Jul 19, 2013
QUESTION TIME When a ball goes out of court, it goes out of play and play stops. But not so when a case goes to court and then there is an out-of-court settlement. Things are still very much in play, only the public does not get to see the action any more.
Out-of-court settlements are great if the dispute at hand is nobody else’s business but the parties in conflict. It is the right thing when matters are private, for example divorce cases when there is no reason whatsoever why it should become a public matter.
But when it involves the government, it is against the public interest to have out-of-court settlements, and if there are, then it would be best if the full terms of the settlement are made known to the public. Otherwise, who knows what will be hidden from the public eye?
Two incidents earlier this week caused us to be alarmed and relieved in turn. It was alarm when The Star reported that speculations were rife that a suit between tycoon Halim Saad on one side and former minister and government special adviser Nor Mohamed Yakcop, the government and Khazanah Nasional Bhd on the other, will be settled out of court – for RM1 billion.
Halim had claimed some RM2 billion in the suit, alleging that he was fraudulently induced to give up control of United Engineers (M) and other related companies. He said that the terms of the agreement were not adhered to.
Nor Mohamed, who was recently, and after Halim’s suit, made deputy chairperson of Khazanah Nasional and chairperson of its executive committee, in his affidavit denied the allegations.
And so we thought after The Star report, is this going to be another case which will be settled in private with no one but those involved knowing the details? Will the government do an out-of-court settlement again, after a case involving Tajudin Ramli and the national asset management agency, Pengurusan Danaharta Nasional, was settled out of court in February last year?
What was amazing in that particular settlement was that Danaharta had already obtained judgment for RM589 million against Tajudin in 2009. Together with interest, that would have amounted to over RM800 million, raising the question of why the government settled when they already had that RM800 million in hand.
The terms of that agreement were never made public but it basically resulted in the parties dropping all claims against each other, leading to speculation that the settlement may have favoured Tajudin, who, like Halim, was one of a coterie of businessmen who were closely linked and were proteges of former finance minister Daim Zainuddin.
Putting all that talk to rest
Are we to expect that the same thing will happen with Halim? We were relieved when Khazanah Nasional put all that talk to rest with a strong statement from which we quote verbatim:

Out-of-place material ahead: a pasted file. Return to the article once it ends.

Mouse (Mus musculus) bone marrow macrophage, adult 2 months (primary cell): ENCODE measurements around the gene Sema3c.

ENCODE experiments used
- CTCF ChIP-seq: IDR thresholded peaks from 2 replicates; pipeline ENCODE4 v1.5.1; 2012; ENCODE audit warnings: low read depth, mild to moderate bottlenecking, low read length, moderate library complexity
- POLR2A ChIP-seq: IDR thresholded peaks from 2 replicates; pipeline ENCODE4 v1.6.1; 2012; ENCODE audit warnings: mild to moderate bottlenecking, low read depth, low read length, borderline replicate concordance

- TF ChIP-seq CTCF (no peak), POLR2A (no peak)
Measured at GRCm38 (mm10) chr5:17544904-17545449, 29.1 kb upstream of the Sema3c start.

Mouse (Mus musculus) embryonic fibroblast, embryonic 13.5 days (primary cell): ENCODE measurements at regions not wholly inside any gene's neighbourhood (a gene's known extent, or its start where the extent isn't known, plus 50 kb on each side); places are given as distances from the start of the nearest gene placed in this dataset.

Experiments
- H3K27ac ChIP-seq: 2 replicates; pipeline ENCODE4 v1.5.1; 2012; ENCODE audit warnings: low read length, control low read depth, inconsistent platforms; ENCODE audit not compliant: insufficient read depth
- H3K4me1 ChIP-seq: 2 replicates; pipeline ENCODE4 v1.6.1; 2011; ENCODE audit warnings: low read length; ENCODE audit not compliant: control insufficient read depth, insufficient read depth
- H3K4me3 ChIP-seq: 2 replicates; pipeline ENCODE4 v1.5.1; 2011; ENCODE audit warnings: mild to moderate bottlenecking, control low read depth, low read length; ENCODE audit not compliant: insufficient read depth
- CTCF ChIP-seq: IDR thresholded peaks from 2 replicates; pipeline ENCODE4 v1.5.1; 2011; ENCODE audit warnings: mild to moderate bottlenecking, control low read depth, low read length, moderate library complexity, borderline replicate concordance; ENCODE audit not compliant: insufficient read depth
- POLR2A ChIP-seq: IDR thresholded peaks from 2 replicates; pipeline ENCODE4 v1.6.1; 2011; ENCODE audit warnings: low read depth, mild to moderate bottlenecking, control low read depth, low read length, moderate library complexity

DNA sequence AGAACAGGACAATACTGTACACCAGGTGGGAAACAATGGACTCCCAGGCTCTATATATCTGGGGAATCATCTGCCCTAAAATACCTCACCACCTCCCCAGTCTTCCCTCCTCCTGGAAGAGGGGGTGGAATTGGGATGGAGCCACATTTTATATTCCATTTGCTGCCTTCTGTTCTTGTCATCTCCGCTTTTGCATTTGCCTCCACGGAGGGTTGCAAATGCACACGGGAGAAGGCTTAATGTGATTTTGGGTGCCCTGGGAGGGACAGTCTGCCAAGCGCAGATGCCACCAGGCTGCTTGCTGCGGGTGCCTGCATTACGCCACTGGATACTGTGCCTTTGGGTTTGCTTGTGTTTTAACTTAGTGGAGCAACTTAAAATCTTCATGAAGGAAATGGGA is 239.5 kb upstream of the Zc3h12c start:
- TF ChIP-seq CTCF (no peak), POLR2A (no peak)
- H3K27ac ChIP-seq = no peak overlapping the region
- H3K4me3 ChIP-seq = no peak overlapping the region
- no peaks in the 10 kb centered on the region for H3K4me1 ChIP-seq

“We refer to the article, “Halim’s legal suit poser – Will it be settled out of court?” published in The Star on July 18, 2013.
“With regard to Tan Sri Halim Saad’s legal suit against Tan Sri Nor Mohamed Yakcop, the Government of Malaysia and Khazanah Nasional Berhad (“Khazanah”), the respective defendants would like to state that contrary to the said article, there is neither a settlement being proposed nor are they aware of any discussion in respect of the same.
“All three defendants continue to believe that they have a strong defence to the claim and shall take all measures necessary to vigorously defend it in order to protect their respective interests. Further, as the case is now before the courts, it should therefore be deliberated and decided accordingly by the courts.”
We take heart that the defendants will vigorously defend the case. And we hope that no matter what the unpleasant and unsavoury details that would be revealed in court, the defendants will stick with it and go ahead with the case.
Let all be revealed in court and let not anything be hidden which the public has a right to know. And if there is an out-of-court settlement let the terms of the deal be revealed to the public and the rationale for the that clearly stated.
There is much that happened in Corporate Malaysia in the anything-goes years of the nineties and their newly-minted millionaires and billionaires and how they made their fortunes through privatisations, corporate finance and other deals.
And there is the story too of how many of them were brought to their knees and even hurled flat on their faces following the financial crisis.
If there is restitution to be made to any of them or if any out-of-court settlements are to be made with any of them following their fall from grace, then the public has a right to know the circumstances under which the settlements are made and what they were.
Anything less than that is nothing but a cover-up.
P GUNASEGARAM is founding editor of KiniBiz.